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On June 28th, 1914,
a Serbian man called Gavrilo Princip
shot and killed Archduke Franz-Ferdinand,
heir to the Austrian Hungarian Empire.
This was the spark
that started the First World War.
Tension had been rising in Europe for many years,
as competing European powers claimed new territories.
The race to have bigger ships and armies
also built tension.
By the start of the 20th century,
countries in Europe had made deals
to look after each other.
The British, French and Russians
joined to create a big alliance
called the Triple Entente,
known as the Allied Powers.
The Germans teamed up with Austria-Hungary.
They later became known as the Central Powers,
with Bulgaria and the Ottoman Empire, run by Turkey.
However, forming gangs did not help the tense situation.
The assassination of Archduke Franz Ferdinand
led to events that meant
even if people didn't want to fight,
they had made promises
which had to be kept.
28th July, 1914 -
Austria-Hungary declared war on Serbia.
Russia asked Germany to get Austria-Hungary
to hold back...
..and when they refused,
Russia prepared her army to fight.
1st August, 1914,
Germany declared war on Russia,
to defend her ally, Austria-Hungary.
France, who had a treaty with Russia,
now had to get involved.
3rd August, 1914 - Germany
had a plan to beat France quickly,
but this meant they had to invade neutral Belgium.
4th August, 1914 -
Britain protests at the invasion of Belgium
and declares war on Germany.
And that was how it all began.
And it was to last four years,
bringing in even more countries along the way.
When World War I started,
the British army wasn't as big as the German army.
The British Government asked men to volunteer.
Lots of friends and neighbours joined together.
Pals Battalions were formed.
By the end of September 1914,
over 50 towns had Pals Battalions.
4518. Private Frederick Prescott.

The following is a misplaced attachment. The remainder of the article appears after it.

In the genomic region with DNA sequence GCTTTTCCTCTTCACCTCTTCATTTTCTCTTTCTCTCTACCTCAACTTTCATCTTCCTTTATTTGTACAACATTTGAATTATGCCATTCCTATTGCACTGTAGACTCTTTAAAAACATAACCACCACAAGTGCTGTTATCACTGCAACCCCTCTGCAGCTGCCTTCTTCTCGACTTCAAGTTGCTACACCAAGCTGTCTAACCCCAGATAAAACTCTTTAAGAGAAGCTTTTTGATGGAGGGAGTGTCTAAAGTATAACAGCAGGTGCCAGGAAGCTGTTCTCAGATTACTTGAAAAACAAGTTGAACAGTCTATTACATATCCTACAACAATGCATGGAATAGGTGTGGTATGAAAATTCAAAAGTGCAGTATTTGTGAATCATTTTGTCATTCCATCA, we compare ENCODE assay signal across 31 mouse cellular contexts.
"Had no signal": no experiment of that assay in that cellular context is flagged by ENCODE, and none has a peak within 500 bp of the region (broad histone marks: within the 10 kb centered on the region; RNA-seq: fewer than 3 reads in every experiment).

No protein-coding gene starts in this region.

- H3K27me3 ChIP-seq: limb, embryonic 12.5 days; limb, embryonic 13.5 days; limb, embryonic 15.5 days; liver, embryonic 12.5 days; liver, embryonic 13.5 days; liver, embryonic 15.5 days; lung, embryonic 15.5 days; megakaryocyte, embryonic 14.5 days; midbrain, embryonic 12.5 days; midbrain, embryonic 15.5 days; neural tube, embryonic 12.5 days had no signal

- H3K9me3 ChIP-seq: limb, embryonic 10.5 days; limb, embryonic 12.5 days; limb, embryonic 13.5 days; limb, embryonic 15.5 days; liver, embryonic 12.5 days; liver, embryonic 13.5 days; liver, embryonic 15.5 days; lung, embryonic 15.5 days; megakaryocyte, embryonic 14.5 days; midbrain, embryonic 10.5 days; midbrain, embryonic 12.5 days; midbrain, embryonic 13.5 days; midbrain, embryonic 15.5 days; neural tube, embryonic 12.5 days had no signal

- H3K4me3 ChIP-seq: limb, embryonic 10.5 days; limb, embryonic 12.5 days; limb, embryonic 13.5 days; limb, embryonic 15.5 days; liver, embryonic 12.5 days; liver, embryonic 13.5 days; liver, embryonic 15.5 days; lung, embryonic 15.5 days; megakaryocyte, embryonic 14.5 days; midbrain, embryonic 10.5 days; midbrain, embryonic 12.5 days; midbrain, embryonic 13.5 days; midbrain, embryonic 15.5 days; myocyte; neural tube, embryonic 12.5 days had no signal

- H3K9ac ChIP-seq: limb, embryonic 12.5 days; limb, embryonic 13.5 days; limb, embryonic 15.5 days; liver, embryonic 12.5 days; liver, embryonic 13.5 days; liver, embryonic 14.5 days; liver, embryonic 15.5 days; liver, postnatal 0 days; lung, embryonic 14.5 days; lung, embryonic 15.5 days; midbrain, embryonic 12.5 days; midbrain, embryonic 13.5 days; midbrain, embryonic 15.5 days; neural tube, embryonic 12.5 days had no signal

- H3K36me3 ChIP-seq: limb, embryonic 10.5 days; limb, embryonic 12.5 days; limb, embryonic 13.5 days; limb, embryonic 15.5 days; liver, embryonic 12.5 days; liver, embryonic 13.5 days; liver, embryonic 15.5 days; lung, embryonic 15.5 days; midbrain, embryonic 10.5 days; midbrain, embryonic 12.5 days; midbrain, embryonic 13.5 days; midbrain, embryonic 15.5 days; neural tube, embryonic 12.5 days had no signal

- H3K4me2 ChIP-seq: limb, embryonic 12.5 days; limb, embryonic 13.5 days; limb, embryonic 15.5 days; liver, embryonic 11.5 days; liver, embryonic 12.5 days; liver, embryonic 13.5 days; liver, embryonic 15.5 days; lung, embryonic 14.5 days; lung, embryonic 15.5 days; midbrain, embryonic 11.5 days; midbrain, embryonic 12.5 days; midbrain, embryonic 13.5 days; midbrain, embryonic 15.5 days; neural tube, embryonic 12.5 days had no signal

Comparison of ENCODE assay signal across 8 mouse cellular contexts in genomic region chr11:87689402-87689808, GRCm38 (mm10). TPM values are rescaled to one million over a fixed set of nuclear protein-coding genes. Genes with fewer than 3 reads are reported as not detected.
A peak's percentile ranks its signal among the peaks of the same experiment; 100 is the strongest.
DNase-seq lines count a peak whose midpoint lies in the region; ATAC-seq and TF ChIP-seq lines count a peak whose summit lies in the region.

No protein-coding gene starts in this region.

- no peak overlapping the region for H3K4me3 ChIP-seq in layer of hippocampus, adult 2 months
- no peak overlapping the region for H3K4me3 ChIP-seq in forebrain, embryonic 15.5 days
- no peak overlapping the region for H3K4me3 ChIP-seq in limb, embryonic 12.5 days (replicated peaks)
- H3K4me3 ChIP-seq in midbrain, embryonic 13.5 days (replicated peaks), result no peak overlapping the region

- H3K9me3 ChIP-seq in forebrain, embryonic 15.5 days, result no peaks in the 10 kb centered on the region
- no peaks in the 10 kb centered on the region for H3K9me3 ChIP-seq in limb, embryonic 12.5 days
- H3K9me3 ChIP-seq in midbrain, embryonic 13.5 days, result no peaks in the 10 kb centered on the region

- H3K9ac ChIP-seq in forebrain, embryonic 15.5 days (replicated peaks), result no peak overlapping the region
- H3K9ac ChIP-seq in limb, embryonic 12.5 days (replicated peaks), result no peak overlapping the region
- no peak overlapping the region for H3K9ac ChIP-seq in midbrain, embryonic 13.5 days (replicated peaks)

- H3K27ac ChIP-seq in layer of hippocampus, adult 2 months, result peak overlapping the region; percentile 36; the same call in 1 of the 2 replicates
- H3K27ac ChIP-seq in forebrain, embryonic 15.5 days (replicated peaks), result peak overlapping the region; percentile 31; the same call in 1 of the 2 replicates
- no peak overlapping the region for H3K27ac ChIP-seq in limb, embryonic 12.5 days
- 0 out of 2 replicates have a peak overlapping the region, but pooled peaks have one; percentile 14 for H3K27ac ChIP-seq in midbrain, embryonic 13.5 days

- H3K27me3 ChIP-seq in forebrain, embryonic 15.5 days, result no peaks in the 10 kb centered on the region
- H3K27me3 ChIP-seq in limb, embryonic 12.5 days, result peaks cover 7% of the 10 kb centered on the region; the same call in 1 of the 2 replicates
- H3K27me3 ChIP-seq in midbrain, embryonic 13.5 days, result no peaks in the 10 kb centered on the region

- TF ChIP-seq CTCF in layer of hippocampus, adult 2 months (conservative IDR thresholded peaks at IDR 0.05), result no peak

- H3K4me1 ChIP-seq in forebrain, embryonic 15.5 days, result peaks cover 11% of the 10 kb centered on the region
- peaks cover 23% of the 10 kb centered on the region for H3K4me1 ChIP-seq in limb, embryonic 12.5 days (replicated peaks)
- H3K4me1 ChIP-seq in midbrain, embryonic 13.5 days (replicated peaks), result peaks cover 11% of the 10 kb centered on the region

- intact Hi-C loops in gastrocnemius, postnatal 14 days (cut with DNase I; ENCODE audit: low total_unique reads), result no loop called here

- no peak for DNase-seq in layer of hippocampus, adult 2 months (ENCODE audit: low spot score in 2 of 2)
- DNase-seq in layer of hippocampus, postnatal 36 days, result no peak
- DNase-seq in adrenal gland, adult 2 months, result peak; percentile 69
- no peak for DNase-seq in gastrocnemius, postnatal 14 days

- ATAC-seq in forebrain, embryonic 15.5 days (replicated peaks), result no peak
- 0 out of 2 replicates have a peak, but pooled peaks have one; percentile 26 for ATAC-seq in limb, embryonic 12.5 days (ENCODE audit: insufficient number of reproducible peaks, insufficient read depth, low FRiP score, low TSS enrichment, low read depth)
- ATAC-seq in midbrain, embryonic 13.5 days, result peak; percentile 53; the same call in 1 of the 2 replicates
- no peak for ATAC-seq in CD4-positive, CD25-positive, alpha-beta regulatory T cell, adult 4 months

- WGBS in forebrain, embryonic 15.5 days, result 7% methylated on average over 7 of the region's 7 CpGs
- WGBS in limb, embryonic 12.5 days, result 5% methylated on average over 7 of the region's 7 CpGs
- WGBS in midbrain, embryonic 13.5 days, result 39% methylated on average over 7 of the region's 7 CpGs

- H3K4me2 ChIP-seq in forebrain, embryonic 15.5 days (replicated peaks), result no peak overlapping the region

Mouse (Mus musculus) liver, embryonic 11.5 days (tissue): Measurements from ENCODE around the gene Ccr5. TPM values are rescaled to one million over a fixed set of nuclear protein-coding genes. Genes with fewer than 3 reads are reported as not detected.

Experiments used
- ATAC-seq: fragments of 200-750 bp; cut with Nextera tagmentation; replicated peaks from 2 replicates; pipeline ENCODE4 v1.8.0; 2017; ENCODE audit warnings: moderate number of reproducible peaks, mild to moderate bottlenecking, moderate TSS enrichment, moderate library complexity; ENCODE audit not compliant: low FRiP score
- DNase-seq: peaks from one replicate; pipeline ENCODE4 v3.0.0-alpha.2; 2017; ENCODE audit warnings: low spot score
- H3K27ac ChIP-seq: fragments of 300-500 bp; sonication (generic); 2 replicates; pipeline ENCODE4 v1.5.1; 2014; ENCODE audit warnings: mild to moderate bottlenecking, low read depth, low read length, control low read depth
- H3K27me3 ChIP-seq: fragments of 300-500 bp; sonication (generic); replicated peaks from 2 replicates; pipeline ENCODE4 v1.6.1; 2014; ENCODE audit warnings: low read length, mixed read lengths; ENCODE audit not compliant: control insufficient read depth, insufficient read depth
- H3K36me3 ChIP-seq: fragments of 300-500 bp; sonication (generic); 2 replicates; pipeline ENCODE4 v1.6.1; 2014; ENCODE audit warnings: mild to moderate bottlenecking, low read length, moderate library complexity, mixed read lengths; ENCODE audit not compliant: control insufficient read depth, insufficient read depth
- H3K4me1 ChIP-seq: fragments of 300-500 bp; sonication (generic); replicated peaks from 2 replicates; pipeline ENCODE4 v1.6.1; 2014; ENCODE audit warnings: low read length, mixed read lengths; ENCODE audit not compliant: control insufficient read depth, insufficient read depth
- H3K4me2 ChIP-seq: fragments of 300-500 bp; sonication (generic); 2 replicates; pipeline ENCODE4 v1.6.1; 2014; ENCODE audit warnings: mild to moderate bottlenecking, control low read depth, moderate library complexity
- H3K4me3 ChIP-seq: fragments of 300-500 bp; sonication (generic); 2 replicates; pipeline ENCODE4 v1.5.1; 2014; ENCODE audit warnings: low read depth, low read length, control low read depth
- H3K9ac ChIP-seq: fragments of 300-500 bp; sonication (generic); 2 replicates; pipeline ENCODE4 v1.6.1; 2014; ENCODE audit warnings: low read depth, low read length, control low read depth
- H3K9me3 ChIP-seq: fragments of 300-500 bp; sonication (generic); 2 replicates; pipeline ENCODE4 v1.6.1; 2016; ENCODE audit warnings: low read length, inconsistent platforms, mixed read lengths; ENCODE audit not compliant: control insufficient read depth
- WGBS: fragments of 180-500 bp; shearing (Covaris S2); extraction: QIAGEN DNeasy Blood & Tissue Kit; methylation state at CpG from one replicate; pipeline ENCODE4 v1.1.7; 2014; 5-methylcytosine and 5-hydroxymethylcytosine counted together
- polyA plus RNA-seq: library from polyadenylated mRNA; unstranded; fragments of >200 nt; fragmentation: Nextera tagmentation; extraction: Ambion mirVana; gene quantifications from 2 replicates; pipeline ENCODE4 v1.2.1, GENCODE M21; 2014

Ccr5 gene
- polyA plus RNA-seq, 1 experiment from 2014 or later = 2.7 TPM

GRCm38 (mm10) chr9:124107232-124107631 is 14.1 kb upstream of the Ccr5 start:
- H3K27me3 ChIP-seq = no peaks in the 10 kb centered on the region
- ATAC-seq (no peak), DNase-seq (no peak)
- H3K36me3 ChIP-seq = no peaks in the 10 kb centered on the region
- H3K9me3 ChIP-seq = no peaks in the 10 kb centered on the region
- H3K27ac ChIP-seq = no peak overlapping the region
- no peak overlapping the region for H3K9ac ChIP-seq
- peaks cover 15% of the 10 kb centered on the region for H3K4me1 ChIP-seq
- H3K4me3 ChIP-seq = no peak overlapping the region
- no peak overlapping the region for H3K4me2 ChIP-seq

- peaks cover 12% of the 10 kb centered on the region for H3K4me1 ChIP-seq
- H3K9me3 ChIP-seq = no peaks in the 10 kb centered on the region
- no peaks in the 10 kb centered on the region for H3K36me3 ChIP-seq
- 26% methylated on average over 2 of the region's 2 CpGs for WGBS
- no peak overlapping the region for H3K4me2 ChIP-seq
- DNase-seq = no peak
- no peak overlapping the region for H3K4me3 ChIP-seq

13th York and Lancaster Regiment.
19 years old.
I hope I do all right tomorrow,
going over the top.
Feeling a bit nervous. Don't want to let the lads down.
At least we'll all be together - me, Billy and Arthur.
Known each other since we were kids.
Lived on the same street, all worked at Brantons, in town.
They said if you joined up with your mates, you'd all stay together.
There's hundreds of lads from our town in this regiment.
Loads of us joined up on the same day.
They call us The Barnsley Pals.
Training were hard at first. No-one were properly fit.
On the first day, we went for a run
and we were all coughing like old men.
Food were good, though.
We had porridge, bread and jam, soup, beef stew.
I loved that stew.
Every day, we did marching, physical training, bayonet fighting.
It were great. Best bit about training
were doing it with your mates. Staying together with your pals.
And then we all got our kit.
So much stuff.
We looked at each other and we said,
"That's it, lads. We're proper soldiers now."
And now we're in France.
For the past two days, we've been marching up to the front line.
It gets louder the closer you get, and then, finally, you're here.
Front line. Fire trench. Germans are just over there.
Anyway, we've just had the talk.
Tomorrow morning, there's a big push
and we're all going over the top together.
Me, Billy and Arthur.
We'll be all right. Course we'll be all right.
We're the Barnsley Pals, us.
When the war started, lots more soldiers were needed.
Not everyone wanted to go to war.
Conscription came in 1916.
At first, conscription meant that all fit,
single men had to join the army,
whether they wanted to or not.
This was then changed to include married men as well.
This gave Britain 2.5 million more soldiers.
But conscription made life hard for a lot of people.
Elizabeth Draycott. Housewife, widow, mother. 45 years old.
I don't have good handwriting,
but I bought a new pen and I tried my best.
This is a copy of the letter I sent to the War Office.
16th November, 1916.
"Dear Sir, I am writing on behalf of my son,
"Stanley Edward Draycott.
"Stanley is 18 years old and he's the youngest of my three boys.
"My two older sons, Arthur and William,
"they volunteered in 1914
"and they joined the 1st Hertfordshire Regiment.
"For the past two years,
"Stanley has worked alone on our small farm in Hitchin
"and he's done his best to keep it running.
"Last year, William was badly wounded at Loos.
"He lost an arm and, although he is home with us now,
"he's unable to do much useful work, so we rely on Stanley,
"because Arthur is still at the Front.
"This letter came, telling us that Stanley is to be conscripted.
"He has to report for duty in three weeks.